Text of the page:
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thyssenkrupp Bilstein Suspension is a global company known for it innovation in chassis engineering. With production facilities in Asia, Europe and North and South America, the company supplies a complete range of damping and suspension products.


thyssenkrupp Bilstein of America’s manufacturing plant in Hamilton, Ohio was facing an increase in customer demands combined with fast-changing product requirements. The company needed to keep its manufacturing processes lean and flexible and could not grow at the desired rate by simply hiring more people.

thyssenkrupp Bilstein had also made a commitment to its existing workforce to decrease ergonomically unfavorable tasks.

UR10 cobots

The John Adams cobot picks and places a part followed by a gauge inspection. | Credit: Universal Robots


To address the labor shortage and expand and improve production, thyssenkrupp Bilstein’s Industry 4.0 group uses nine UR10 cobots from Universal Robots to automate hard-to-staff tasks such as CNC machine tending, manning punch and forming machines, pick-and place, assembly, and product inspection.

One of the most eye-catching applications at the plant features the James Monroe and John Quincy Adams cobots working in tandem assembling thyssenkrupp Bilstein’s Active Damping System (ADS) dampers. The multi-step cycle starts by Monroe picking up an innertube that it feeds to a punch machine and then places on a transfer fixture where Adams picks it up and loads it into a “marriage station” where it grabs an outer-tube, marries them together, and puts them on the exit chute.

Company thyssenkrupp Bilstein of America
Location Hamilton, Ohio
Industry Chassis manufacturing
Challenges Labor shortage, production increase
Robots 10 UR10 cobots
Tasks CNC machine tending, pick-and place, assembly, quality inspection
Value Drivers Collaborative, safety, ROI, easy programming, speed vs. repeatability
Results Increased product quality, developed new growth avenues, increased employee satisfaction
ROI 10-14 months

thyssenkrupp Bilstein uses four other UR10 cobots for quality inspection, checking the post-fill crimp and final parts assembly. “When we did the gauge inspection before, we would check two parts every one or two hours to make sure we were still where we thought, but now we have 100 percent inspection,” said Doug McIe, Manufacturing Engineer at thyssenkrupp Bilstein.

The UR10 cobot deployed in the final assembly is equipped with a Cognex camera and moves swiftly between inspection points to make sure all components are in the right position and that the label is applied correctly and is readable. “Every single part that comes is checked and if it fails, the robot actually rejects it in the process,” explained McIe.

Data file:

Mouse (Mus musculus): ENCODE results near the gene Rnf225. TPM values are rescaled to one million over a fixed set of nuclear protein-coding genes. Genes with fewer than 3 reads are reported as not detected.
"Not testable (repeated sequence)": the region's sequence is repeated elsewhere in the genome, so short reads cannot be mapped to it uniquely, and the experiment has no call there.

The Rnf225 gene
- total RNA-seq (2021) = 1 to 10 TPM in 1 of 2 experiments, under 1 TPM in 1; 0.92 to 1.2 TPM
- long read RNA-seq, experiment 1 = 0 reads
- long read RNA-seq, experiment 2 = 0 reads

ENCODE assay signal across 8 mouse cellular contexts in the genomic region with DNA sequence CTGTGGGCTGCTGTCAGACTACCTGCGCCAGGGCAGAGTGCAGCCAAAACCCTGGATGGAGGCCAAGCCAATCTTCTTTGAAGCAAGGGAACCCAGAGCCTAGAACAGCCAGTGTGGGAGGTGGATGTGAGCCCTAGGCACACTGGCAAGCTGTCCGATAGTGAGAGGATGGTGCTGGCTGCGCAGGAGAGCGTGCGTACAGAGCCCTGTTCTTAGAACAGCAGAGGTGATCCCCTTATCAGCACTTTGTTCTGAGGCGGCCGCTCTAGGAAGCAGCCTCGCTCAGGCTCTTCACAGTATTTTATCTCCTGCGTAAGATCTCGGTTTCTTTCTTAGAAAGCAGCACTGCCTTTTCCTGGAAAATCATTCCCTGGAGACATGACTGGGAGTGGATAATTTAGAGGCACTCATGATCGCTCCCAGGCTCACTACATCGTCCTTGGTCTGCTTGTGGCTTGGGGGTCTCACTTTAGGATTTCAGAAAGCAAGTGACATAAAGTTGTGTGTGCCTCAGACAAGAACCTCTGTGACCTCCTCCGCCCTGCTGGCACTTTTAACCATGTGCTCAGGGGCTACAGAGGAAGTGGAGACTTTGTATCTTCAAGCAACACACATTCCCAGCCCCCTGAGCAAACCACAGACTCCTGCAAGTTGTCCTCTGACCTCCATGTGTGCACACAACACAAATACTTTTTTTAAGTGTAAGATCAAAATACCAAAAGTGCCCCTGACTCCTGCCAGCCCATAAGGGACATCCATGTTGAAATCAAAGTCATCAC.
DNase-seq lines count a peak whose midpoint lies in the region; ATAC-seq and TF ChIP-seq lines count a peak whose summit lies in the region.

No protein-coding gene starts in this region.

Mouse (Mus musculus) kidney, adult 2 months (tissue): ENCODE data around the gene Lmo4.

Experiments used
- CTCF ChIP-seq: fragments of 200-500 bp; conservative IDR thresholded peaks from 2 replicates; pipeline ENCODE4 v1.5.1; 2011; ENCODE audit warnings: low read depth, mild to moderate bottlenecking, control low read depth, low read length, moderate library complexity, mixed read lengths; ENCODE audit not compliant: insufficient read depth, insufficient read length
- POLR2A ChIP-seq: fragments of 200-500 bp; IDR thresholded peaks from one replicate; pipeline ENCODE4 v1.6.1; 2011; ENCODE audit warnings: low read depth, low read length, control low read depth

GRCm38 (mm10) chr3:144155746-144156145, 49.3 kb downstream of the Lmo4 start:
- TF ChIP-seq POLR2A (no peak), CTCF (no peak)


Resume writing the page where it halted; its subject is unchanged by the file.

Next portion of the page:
McIe said the engineering team developing the cobot applications without having any prior robotics experience. “We started by doing simple pick-and-place tasks to get the ball rolling,” said McIe. “Next was figuring out the interface with the machines, it was a bit harder but once we got it done, it spread really quickly and we started seeing applications all over the plant that we could almost copy-paste.”

UR10 cobots

The Thomas Jefferson (left) and Andrew Jackson cobots work in tandem transitioning newly formed steel tubes from the welding operation to the punching process. | Credit: Universal Robots


Since thyssenkrupp Bilstein started to use cobots in-house, the ROI on the UR cobots has improved. “We have projects with both longer and shorter ROIs,” said Albieri. “But our comfort zone is a payback period of about 10-14 months to justify the investment. Cobots are definitely a quicker return of investment than traditional robots.”

Freeing up labor to work on other tasks plays a significant role in delivering the fast ROI.

“The UR cobots gave us the opportunity to grow, expand, create more jobs, and move our most valuable resources— our human resources—into new projects, where the know-how was most needed,” said Albieri. “If we relied only on hiring new people, we would never be able to expand three times the size we originally had. The cobots have opened a new avenue of growth for us, while we’ve been able to retain existing workforce. No worker will lose their job to a robot.”

The Industry 4.0 team is now working on inverting two UR10 cobots on a UR+ certified 7th axis range extender from Vention, and is planning to continue the fast-paced rollout, introducing a new cobot on the shop floor every other month.

“There are just so many opportunities out there,” said Albieri. “The sky is the limit.”

UR10 cobots

The UR cobots were welcomed by operator Quenna Quarles, who used to handle the now-automated tasks. “I had a lot of aches and pains in the past, constantly having to physically punch that, move this,” she said. “Now we can flow much better production-wise and my job is easier as I just load the tubes and let the cobots take care of the rest.” | Credit: Universal Robots

Source: The Robot Report

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